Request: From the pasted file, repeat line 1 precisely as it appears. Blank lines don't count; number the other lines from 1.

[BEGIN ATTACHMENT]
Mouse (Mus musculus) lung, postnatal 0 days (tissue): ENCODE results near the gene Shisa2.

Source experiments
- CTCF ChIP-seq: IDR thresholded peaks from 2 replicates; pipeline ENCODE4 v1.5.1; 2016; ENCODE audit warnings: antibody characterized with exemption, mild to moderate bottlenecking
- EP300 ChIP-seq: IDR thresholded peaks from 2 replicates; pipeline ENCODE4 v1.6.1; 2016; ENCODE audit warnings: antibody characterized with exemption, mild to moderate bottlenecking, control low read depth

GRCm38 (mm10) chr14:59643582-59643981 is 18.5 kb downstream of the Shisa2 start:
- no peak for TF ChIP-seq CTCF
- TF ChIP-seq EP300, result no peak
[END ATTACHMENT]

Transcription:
Mouse (Mus musculus) lung, postnatal 0 days (tissue): ENCODE results near the gene Shisa2.